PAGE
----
“We live our lives by patterns and cycles,” says, erm, Idris Elba on the opening of John Newman‘s Revolve. Well, quite – Newman came out around the same time as Sam Smith and ended up a bit of a pound-shop version of him. His debut Tribute felt like it crumbled under all that ostentatious brass, though we can’t say a more electronic direction has helped him much. If we live by patterns and cycles, Newman might well be stuck in a rut.
That Newman trades off his powerful soul vocal is no bad thing – it’s by far the most incredible part of his arsenal, having a visibly rollicking time on All My Heart. But by the second track the over-production and overwrought vocals get a bit wearing. “Can you hear me now?” he asks on Something Special. Well, yes mate, we can. So can half the population dotted along the M1.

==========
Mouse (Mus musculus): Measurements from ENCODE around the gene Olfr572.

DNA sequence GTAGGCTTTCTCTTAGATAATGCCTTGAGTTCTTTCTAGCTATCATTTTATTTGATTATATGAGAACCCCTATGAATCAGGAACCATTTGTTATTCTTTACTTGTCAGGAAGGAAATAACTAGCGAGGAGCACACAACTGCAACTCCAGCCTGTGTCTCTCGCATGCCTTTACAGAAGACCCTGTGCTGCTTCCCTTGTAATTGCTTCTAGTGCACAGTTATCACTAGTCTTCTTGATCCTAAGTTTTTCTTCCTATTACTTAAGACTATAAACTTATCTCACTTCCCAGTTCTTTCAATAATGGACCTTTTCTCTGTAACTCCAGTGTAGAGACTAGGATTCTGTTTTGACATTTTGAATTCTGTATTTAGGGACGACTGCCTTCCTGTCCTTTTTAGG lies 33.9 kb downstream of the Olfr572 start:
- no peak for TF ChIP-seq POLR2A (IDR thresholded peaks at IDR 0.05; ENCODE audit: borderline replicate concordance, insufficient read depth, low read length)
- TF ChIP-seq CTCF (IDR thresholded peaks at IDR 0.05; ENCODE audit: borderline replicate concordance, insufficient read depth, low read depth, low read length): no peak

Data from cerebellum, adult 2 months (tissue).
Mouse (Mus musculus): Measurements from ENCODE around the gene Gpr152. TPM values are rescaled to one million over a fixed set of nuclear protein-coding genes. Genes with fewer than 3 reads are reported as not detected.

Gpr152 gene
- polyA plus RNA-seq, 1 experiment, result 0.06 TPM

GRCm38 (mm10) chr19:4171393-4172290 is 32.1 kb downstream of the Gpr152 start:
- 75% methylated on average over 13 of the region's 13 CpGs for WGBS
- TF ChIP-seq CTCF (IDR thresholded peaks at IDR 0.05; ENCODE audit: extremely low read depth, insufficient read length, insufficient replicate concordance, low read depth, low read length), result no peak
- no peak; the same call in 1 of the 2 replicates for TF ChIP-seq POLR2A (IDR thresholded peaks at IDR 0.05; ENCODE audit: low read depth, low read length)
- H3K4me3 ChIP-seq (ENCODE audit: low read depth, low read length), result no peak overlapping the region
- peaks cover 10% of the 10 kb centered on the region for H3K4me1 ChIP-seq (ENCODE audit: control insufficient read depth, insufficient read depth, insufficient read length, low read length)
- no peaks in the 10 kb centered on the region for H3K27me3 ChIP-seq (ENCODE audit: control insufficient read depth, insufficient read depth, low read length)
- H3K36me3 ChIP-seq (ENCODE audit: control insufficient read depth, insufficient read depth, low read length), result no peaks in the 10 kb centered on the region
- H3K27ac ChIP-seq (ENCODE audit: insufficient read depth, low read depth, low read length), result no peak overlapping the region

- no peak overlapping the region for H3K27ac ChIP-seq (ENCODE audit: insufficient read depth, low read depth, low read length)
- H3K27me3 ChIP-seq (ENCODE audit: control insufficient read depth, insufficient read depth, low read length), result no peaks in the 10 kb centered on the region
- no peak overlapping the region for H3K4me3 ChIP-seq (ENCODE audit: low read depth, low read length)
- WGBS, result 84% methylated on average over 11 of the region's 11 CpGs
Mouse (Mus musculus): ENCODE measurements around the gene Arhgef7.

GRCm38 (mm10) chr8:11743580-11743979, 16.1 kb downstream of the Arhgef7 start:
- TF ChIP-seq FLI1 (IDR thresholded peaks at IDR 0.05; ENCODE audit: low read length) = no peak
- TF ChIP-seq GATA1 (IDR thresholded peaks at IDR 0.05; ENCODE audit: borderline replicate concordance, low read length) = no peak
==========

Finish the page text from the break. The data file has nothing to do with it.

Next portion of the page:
We almost feel bad for Newman, given he’s clearly a talented kid (Lights Down is a proper banger and a half), but he’s very much going to be consigned to the Jess Glynne and Ella Eyre brand of milennial UK pop. When everything is delivered with so much gusto, nothing sounds sincere or special; in the end Revolve ends up spinning on the spot and going nowhere.
Revolve by John Newman can be ordered here.